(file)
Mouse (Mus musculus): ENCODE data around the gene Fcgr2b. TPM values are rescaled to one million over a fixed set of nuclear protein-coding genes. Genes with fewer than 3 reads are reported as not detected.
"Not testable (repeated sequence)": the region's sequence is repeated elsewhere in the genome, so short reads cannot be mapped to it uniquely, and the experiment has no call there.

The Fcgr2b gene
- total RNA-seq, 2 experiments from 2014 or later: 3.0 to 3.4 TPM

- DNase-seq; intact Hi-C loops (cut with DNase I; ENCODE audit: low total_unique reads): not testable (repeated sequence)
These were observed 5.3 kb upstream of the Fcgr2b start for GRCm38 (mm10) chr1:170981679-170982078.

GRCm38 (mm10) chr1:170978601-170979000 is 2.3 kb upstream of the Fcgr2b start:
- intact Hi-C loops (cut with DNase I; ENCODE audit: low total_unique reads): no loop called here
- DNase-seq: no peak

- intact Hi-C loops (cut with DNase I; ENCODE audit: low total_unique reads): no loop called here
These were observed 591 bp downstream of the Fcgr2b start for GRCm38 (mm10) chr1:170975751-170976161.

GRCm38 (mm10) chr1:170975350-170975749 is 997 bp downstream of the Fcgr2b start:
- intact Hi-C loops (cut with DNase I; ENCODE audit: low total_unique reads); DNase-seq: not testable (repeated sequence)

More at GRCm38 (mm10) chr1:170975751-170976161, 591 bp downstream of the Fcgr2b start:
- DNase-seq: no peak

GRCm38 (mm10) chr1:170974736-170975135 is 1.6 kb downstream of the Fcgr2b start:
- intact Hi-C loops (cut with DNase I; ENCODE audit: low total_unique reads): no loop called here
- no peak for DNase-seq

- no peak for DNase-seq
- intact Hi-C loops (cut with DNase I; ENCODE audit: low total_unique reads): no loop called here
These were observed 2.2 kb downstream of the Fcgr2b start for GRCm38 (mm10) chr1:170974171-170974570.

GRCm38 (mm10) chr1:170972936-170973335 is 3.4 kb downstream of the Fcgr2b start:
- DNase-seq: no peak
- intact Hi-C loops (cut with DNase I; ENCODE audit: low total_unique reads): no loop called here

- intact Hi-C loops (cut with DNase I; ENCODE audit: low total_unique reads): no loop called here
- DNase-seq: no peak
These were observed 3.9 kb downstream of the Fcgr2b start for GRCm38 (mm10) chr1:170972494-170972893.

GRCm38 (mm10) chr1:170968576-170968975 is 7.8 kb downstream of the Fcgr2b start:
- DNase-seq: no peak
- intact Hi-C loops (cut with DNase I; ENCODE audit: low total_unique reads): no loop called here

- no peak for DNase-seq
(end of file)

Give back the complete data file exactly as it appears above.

Mouse (Mus musculus): ENCODE data around the gene Fcgr2b. TPM values are rescaled to one million over a fixed set of nuclear protein-coding genes. Genes with fewer than 3 reads are reported as not detected.
"Not testable (repeated sequence)": the region's sequence is repeated elsewhere in the genome, so short reads cannot be mapped to it uniquely, and the experiment has no call there.

The Fcgr2b gene
- total RNA-seq, 2 experiments from 2014 or later: 3.0 to 3.4 TPM

- DNase-seq; intact Hi-C loops (cut with DNase I; ENCODE audit: low total_unique reads): not testable (repeated sequence)
These were observed 5.3 kb upstream of the Fcgr2b start for GRCm38 (mm10) chr1:170981679-170982078.

GRCm38 (mm10) chr1:170978601-170979000 is 2.3 kb upstream of the Fcgr2b start:
- intact Hi-C loops (cut with DNase I; ENCODE audit: low total_unique reads): no loop called here
- DNase-seq: no peak

- intact Hi-C loops (cut with DNase I; ENCODE audit: low total_unique reads): no loop called here
These were observed 591 bp downstream of the Fcgr2b start for GRCm38 (mm10) chr1:170975751-170976161.

GRCm38 (mm10) chr1:170975350-170975749 is 997 bp downstream of the Fcgr2b start:
- intact Hi-C loops (cut with DNase I; ENCODE audit: low total_unique reads); DNase-seq: not testable (repeated sequence)

More at GRCm38 (mm10) chr1:170975751-170976161, 591 bp downstream of the Fcgr2b start:
- DNase-seq: no peak

GRCm38 (mm10) chr1:170974736-170975135 is 1.6 kb downstream of the Fcgr2b start:
- intact Hi-C loops (cut with DNase I; ENCODE audit: low total_unique reads): no loop called here
- no peak for DNase-seq

- no peak for DNase-seq
- intact Hi-C loops (cut with DNase I; ENCODE audit: low total_unique reads): no loop called here
These were observed 2.2 kb downstream of the Fcgr2b start for GRCm38 (mm10) chr1:170974171-170974570.

GRCm38 (mm10) chr1:170972936-170973335 is 3.4 kb downstream of the Fcgr2b start:
- DNase-seq: no peak
- intact Hi-C loops (cut with DNase I; ENCODE audit: low total_unique reads): no loop called here

- intact Hi-C loops (cut with DNase I; ENCODE audit: low total_unique reads): no loop called here
- DNase-seq: no peak
These were observed 3.9 kb downstream of the Fcgr2b start for GRCm38 (mm10) chr1:170972494-170972893.

GRCm38 (mm10) chr1:170968576-170968975 is 7.8 kb downstream of the Fcgr2b start:
- DNase-seq: no peak
- intact Hi-C loops (cut with DNase I; ENCODE audit: low total_unique reads): no loop called here

- no peak for DNase-seq